Debts that the ATO decides not to pursue may be re-raised at a later date if changes to a taxpayer’s circumstances would support collection of the debt.
 The ATO applies a range of interest charges where taxpayers have not paid the full amount of the tax debt, or not paid by the due date, in order to compensate the Government for the time value of money. Penalties are imposed where taxpayers have failed to meet their tax obligations, such as to lodge a tax return.
 ATO policy states that it is inappropriate to remit the general interest charge as an inducement to finalise a debt. ATO, Practice Statement Law Administration, PS LA 2011/12.
 Commissioner of Taxation, Annual Report 2011–12, p. 58.
 Impeded debt is subject to legal requirements, such as the taxpayer undergoing insolvency proceedings or disputing the debt owed to the ATO. There are no available debt relief options for impeded debt.
 The remaining $0.3 billion mainly related to superannuation guarantee charge debt.
 The ATO’s financial statements allow for the non-collection of revenue amounts (including debt subject to relief arrangements) by providing for the impairment of taxation receivables. In 2011–12, the ATO’s financial statements disclose in Note 19 total taxation receivable (gross) of $31.7 billion and an allowance for impairment of $11.5 billion. While debts that are not pursued because they are uneconomical to do so are impaired in the financial statements, they can be re-raised (as outlined in footnote 5).
 This figure includes around $462 million not pursued in 2011–12 as a result of automated bulk non-pursuit processes in the legacy systems that identified large volumes of lower value and aged debts and some that were irrecoverable at law. The ICP system has identified almost $50 million of lower value and aged debts for non-pursuit since its inception in September 2010.
 The ATO did not maintain statistics on the age of debt relief cases.
 The ICP system processes, among other things, income tax and fringe benefits tax. The legacy systems process taxes that include goods and services tax, pay-as-you-go (PAYG) tax installments, excise, and superannuation guarantee.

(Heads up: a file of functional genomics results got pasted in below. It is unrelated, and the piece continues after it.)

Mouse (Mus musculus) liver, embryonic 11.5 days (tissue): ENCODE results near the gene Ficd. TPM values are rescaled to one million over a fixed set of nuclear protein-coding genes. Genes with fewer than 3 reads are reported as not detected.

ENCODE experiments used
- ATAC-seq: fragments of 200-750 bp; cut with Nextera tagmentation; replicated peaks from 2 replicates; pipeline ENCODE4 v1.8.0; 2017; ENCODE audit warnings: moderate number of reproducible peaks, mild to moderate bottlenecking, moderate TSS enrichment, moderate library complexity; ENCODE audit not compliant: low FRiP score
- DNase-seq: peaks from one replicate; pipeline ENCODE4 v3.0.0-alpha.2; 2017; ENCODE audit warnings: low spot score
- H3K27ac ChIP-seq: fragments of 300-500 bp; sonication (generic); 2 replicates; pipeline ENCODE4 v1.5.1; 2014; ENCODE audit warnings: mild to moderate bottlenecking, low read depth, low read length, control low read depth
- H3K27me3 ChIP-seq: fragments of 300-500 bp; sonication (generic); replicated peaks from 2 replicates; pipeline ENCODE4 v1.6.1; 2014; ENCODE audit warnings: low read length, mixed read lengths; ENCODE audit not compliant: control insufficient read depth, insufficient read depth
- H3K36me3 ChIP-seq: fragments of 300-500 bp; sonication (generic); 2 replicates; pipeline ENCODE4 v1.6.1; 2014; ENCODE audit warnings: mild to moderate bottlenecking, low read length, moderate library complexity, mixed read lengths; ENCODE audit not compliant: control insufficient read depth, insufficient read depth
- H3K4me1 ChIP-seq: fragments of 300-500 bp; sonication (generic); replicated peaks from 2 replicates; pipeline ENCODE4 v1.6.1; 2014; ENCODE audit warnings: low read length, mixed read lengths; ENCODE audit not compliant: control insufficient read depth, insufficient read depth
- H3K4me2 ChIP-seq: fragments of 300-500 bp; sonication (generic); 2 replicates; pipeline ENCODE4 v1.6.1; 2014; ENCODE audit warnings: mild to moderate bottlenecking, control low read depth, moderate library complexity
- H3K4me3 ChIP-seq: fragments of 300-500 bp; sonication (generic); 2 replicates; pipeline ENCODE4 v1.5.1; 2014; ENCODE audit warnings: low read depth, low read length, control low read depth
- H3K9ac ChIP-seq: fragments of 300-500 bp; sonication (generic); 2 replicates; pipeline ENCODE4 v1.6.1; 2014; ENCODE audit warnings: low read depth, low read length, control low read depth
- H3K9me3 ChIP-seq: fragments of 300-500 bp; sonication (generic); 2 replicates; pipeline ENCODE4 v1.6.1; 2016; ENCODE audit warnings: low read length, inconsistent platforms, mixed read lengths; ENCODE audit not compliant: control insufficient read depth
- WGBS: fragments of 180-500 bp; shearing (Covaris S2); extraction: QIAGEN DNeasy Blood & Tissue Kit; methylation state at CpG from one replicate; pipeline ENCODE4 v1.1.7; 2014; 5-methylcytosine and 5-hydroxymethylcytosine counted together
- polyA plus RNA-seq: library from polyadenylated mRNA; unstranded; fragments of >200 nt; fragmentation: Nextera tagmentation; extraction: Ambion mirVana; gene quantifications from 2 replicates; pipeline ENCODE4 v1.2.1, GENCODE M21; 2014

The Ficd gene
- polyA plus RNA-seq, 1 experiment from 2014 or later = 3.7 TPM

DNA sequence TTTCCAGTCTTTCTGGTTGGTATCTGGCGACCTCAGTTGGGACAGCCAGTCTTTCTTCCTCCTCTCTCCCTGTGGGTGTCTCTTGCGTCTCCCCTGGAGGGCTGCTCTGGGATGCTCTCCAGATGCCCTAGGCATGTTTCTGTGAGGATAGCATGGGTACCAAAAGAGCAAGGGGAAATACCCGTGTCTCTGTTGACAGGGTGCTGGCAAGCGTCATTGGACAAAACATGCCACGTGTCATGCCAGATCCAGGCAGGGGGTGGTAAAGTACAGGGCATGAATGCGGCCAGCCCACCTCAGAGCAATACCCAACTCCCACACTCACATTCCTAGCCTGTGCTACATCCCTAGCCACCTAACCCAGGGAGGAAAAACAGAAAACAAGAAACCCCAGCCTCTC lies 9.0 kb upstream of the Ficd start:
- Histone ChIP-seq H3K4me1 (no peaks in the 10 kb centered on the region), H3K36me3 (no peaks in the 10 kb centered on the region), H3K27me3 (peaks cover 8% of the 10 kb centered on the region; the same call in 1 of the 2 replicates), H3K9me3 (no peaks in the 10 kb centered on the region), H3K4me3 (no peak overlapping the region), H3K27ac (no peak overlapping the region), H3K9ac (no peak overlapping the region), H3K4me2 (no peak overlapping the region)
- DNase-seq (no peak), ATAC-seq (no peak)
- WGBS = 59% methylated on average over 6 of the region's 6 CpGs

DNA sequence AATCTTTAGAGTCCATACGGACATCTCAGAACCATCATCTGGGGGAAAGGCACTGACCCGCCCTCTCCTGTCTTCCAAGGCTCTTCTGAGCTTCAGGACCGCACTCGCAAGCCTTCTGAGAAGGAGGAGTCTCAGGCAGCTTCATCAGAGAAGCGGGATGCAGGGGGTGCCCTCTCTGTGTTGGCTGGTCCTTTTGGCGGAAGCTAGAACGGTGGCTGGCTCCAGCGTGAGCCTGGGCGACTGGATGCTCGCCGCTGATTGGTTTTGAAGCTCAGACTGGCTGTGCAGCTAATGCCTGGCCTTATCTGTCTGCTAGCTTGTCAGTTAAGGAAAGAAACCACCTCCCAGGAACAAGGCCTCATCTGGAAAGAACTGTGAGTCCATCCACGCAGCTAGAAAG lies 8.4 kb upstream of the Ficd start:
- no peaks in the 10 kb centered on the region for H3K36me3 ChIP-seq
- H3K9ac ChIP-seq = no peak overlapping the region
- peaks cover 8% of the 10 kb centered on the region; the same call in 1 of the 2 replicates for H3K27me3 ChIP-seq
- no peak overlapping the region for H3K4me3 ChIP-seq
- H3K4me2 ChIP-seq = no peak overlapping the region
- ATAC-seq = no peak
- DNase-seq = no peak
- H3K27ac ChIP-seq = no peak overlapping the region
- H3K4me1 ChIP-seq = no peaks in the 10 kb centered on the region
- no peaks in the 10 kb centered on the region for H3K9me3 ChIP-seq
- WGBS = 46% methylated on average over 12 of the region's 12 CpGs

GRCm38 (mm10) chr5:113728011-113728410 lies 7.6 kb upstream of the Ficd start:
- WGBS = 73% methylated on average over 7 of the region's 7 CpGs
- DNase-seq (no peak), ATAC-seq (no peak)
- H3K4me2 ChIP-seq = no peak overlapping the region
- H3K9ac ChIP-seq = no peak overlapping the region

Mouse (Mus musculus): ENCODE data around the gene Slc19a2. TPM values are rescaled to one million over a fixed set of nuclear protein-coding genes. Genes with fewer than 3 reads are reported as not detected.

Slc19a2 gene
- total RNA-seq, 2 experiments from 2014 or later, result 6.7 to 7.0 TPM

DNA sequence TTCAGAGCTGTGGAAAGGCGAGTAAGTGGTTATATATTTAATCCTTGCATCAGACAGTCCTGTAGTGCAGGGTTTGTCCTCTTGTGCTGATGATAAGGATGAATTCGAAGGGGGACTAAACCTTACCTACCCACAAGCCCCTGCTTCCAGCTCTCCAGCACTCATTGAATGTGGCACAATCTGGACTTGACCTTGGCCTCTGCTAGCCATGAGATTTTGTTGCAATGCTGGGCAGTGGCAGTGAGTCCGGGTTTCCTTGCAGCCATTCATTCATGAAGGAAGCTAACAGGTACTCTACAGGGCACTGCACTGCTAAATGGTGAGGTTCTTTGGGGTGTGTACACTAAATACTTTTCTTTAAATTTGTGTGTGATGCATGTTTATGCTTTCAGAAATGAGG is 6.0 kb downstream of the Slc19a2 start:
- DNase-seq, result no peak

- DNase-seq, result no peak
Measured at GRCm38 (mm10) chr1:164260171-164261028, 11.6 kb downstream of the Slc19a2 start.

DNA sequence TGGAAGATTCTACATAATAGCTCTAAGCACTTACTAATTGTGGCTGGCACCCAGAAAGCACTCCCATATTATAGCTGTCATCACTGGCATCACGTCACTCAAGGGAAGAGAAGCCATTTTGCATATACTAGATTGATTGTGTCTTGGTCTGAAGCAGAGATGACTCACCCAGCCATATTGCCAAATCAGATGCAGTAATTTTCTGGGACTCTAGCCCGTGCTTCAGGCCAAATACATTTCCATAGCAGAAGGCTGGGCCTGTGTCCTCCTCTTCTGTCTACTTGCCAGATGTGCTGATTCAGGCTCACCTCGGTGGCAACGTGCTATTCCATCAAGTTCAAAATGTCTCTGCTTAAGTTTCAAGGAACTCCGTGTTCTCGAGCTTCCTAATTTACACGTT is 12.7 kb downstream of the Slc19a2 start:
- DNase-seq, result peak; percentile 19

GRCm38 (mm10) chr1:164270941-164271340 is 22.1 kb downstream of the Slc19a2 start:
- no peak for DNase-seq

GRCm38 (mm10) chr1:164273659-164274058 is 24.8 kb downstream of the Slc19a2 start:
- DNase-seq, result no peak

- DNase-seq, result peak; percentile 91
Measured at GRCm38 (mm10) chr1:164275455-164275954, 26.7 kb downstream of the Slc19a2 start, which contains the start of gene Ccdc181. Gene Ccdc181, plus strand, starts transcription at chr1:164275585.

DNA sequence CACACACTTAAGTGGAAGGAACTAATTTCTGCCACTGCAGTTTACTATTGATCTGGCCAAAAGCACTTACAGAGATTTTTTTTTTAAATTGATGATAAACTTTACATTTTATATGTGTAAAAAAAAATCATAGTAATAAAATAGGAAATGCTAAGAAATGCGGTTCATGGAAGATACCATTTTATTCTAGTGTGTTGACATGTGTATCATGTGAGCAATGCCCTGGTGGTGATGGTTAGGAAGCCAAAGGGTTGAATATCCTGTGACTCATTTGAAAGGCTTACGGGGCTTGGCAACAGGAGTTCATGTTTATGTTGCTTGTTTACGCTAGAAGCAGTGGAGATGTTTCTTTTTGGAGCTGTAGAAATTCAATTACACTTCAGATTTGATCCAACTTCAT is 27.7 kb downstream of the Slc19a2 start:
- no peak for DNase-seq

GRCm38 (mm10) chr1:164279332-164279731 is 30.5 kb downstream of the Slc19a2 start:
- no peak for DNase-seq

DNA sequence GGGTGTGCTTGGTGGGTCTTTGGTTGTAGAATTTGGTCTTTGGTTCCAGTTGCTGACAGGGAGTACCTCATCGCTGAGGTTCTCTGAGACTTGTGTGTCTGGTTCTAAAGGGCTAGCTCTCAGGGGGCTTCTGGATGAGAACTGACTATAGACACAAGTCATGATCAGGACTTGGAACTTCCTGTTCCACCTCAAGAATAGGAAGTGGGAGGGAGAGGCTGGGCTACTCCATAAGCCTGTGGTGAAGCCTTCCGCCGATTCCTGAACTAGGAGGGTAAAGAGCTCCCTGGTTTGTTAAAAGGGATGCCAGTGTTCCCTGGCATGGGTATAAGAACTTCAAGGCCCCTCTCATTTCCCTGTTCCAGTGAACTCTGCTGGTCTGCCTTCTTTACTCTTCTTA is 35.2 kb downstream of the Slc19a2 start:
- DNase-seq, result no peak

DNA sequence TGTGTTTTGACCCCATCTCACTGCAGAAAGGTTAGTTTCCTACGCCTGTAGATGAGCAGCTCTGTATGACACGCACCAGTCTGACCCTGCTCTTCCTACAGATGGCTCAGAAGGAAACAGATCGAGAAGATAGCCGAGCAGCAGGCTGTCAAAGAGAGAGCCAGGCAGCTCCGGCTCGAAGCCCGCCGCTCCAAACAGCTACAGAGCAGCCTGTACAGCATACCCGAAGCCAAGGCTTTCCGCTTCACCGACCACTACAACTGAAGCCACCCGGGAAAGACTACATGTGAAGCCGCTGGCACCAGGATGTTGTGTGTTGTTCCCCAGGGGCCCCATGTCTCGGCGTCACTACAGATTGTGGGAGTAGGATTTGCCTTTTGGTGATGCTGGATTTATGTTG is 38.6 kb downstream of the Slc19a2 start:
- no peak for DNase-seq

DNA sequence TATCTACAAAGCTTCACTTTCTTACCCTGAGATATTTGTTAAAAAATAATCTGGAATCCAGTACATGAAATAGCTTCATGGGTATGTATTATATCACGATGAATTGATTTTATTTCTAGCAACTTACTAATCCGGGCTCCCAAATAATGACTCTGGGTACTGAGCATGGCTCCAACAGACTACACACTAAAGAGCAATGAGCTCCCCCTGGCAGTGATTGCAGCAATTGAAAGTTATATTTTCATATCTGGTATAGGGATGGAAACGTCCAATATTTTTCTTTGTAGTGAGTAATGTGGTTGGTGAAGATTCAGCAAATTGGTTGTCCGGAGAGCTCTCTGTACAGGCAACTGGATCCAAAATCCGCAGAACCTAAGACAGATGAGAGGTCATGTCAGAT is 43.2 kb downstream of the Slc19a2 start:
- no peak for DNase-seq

Total taxation revenue was reported in the Commissioner of Taxation, Annual Report 2011–12, p. 58. Collectable debt holdings relate to multiple previous years and was valued at $16.6 as at 30 June 2012. In addition, there was $15.1 billion in impeded debt that was not subject to debt relief arrangements, over the same period.
 The new reporting framework will provide a weekly summary report of the value of debt holdings at the start and end of the week, and debt in-flow and out-flow, including debts resolved by collection or reduction (debt relief).
 In March 2013, Financial Counselling Australia surveyed 54 financial counsellors from across Australia (excluding New South Wales and Tasmania) about their experiences in dealing with the ATO, specifically the Debt Hardship Capability team, to negotiate a debt hardship arrangement for their clients.
 Two annual surveys—the ATO professionalism survey and the Community Perceptions survey—are commissioned by the ATO but neither includes any questions relating to debt management or relief.
 The ANAO analysed all 77 applications for waiver of a debt finalised during the 18 month period 1 July 2011 to 31 December 2012, and 460 of around the 9499 applications for release of debt actioned between 1 July 2011 and 30 June 2012.
 The ANAO examined the case management records for 42 of the 98 compromise cases finalised between 1 July 2009 and 31 December 2012.
 The ATO remitted general interest charges valued at $1.9 billion in 2010–11 and $1.6 billion in 2011–12.
 The Integrated Quality Framework is the principal means of improving and assuring the quality of work across the ATO. It aims to identify systemic issues concerning processes and procedures at the corporate and team level.
 Complaints are initially managed within the Debt team that made the original decision, whereas objections follow a more formal process and are reviewed by another business line to provide an independent assessment.
 Debt relief information can also be provided in response to a request for information at Senate Estimate committees or to support ATO funding proposals.